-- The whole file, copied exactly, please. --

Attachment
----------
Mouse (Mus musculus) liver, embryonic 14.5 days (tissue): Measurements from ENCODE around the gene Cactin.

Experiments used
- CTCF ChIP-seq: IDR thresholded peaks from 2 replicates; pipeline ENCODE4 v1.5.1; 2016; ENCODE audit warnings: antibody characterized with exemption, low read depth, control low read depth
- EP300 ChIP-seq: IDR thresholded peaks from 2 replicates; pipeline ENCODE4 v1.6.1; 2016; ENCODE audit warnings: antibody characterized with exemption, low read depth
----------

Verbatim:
Mouse (Mus musculus) liver, embryonic 14.5 days (tissue): Measurements from ENCODE around the gene Cactin.

Experiments used
- CTCF ChIP-seq: IDR thresholded peaks from 2 replicates; pipeline ENCODE4 v1.5.1; 2016; ENCODE audit warnings: antibody characterized with exemption, low read depth, control low read depth
- EP300 ChIP-seq: IDR thresholded peaks from 2 replicates; pipeline ENCODE4 v1.6.1; 2016; ENCODE audit warnings: antibody characterized with exemption, low read depth